However, we should make it clear what we are talking about when we talk about UI in this context, I am talking about the controller level, not whatever actually render the UI

And sorry, no end to end sample :-(

Jimmy Chan


I still don't get it. You said:

If the requirement have changed, then yes, I'll change this class.

What the difference with changing this,

GetInvoicesForUser(userId, pageNum, pageSize, orderByCol, orderByDesc)

by adding column perhaps..

Change class - add property, change method - add column.


Ayende Rahien

The difference is that if the requirement has changed, then we have a bug.

In the scenario that I gave, the requirements haven't changed for the actual query, only what you want to do with it.

Sergey Shishkin


That is approach that also like. Just a quick question. By saying "...how I approach data access using NHibernate", do you mean Linq2NH is production-ready? Which version do you use? That from NHContrib trunk?


I follow Sebastian ayende.com/.../...should-go-all-the-way-to-ui.aspx

Create a Query Layer sibbling to you domain layer.

The query layer provides concerns about querying the domain using all necessary tooling (ordering paging).

Data can come from replicated databases, precompiled database tables, cube...


I can definately see how this would eliminate a bunch of mindless repository query methods. But when it comes to persistance, it's hard to beat the flexibilty of a CustomerRepository.Save(customer).

What if I need to perform some additional workflow steps after I persist it the object (but only if it's successful)? Or synch with another system? Or what if I need to populate some additional customer information, like looking up and setting some delinquency schedule.

Ayende Rahien


Yuck! Putting those kind of responsibilities in the data layer?



We're not talking about complicated logic here..just additional data tasks that are directly related to persistance. Surely I don't need the overhead of a real service layer (and possibly another interface) just to invoke a sproc or to call method in another repository when my object is saved, do it?

Are we getting into semantics here? Assuming that the session or the datacontext is my repository/data layer..if I call CustomerService.Save() instead of CustomerRepository.Save() even though both methods do exactly the same thing does that really change anything?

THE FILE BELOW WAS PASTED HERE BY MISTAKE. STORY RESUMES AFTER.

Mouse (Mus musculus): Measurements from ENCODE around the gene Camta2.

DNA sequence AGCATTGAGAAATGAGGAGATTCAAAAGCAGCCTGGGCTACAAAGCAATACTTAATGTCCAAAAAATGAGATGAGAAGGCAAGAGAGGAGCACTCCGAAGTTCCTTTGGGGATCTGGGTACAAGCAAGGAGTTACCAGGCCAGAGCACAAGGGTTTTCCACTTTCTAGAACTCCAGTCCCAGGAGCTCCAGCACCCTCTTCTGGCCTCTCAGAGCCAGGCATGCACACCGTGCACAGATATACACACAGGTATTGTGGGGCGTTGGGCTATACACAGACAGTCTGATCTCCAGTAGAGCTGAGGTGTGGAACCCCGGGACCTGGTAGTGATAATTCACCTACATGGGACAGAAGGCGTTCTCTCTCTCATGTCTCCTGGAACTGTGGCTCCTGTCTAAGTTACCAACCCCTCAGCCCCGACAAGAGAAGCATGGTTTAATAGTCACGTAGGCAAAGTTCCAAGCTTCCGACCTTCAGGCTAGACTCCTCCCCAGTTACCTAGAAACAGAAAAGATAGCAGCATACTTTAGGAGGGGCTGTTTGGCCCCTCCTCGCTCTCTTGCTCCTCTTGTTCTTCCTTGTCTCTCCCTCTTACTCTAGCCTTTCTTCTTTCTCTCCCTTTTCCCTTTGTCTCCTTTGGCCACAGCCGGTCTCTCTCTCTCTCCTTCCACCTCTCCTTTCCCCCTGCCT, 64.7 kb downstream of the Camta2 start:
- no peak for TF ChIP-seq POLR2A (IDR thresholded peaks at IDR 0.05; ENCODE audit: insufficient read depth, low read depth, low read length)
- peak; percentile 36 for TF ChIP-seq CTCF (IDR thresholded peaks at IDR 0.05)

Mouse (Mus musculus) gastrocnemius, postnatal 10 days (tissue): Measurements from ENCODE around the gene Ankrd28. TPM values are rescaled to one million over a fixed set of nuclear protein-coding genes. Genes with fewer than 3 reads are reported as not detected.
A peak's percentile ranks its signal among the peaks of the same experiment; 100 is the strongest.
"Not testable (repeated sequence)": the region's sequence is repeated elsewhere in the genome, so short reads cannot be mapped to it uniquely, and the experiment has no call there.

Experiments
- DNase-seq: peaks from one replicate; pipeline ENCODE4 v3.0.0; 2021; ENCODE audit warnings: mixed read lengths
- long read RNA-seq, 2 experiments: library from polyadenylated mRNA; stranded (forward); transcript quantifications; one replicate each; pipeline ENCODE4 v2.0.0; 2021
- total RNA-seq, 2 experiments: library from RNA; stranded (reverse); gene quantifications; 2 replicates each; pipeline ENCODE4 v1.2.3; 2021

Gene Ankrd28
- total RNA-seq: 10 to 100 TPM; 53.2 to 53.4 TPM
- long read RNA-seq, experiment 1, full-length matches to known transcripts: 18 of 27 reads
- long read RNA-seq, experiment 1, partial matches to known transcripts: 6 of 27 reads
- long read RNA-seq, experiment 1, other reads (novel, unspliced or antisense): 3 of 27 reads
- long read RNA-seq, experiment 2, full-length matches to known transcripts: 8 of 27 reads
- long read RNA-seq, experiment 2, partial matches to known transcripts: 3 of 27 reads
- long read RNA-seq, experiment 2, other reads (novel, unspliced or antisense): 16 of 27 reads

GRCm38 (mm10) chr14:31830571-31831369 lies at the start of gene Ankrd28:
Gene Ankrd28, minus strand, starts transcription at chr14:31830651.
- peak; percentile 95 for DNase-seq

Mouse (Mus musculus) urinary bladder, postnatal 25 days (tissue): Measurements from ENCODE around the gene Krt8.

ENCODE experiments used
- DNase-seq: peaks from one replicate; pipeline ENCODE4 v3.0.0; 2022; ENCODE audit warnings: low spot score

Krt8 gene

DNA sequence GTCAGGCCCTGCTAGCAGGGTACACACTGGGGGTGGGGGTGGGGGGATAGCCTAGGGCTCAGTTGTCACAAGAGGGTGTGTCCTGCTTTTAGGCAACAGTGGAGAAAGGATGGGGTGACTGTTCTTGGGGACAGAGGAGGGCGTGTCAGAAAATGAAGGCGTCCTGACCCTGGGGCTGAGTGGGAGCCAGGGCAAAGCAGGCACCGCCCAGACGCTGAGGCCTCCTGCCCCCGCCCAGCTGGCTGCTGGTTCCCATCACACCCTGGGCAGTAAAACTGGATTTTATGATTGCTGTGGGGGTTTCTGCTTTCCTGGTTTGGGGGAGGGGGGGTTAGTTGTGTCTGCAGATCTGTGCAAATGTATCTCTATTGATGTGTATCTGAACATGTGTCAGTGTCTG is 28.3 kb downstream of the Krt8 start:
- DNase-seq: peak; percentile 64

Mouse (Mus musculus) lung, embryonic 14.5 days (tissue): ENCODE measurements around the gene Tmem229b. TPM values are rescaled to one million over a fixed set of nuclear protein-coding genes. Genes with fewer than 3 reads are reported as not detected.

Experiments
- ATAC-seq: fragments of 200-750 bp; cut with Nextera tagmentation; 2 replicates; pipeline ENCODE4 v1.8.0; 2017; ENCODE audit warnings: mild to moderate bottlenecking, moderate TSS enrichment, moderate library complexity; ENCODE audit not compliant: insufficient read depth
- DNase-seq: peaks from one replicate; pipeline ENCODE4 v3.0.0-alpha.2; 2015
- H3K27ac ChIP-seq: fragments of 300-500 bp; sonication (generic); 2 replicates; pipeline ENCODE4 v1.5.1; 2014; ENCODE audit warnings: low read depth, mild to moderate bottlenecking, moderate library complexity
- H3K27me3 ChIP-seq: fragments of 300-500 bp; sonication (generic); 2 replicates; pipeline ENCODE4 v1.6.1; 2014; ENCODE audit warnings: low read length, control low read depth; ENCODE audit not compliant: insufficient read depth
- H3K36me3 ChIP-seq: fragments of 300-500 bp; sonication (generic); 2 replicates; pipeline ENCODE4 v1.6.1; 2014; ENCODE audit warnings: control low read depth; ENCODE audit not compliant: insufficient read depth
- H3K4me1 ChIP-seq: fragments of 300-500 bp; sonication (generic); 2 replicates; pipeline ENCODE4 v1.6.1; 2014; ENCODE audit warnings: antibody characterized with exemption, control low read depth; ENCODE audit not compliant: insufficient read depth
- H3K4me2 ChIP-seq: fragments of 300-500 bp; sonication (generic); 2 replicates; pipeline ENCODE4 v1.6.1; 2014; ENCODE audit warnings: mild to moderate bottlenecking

Ayende Rahien


Okay, that make sense, I wouldn't have thought that this would create such dramatic difference

Ayende Rahien


Linq to NH is production ready, yes.

The one in the contrib.

It doesn't support all scenarios, but it supports most of them

Gunnar Liljas

"It is also, incidentally, wrong."

That's a bit of a stretch, isn't it? Maybe a constructive provocation, though.

I doubt we want the data access any closer to the UI, but rather the domain queryability. That is of course possible with in-memory Linq, but that's hardly useful in all scenarios, so I guess that it's actually "efficient domain queryability" that could be the goal.

Just in case someone was offended by the "DAL to UI" bit... :)

Chris Nicola

Sorry if this is a bit of a necro but I found this post very useful in explaining some hard questions I have been having with how best to work with nHibernate so thanks for that.

Now in the diagram you have above how do you define the Business Layer vs. the DAL? Is the business layer the logic to return specific query results and the DAL just nHibernate?

Now are you suggesting, if I am understanding, that the Presentation Layer should be able to have direct access to the DAL? I am assuming that the query object you have defined is something the Presentation layer can access and instantiate, correct?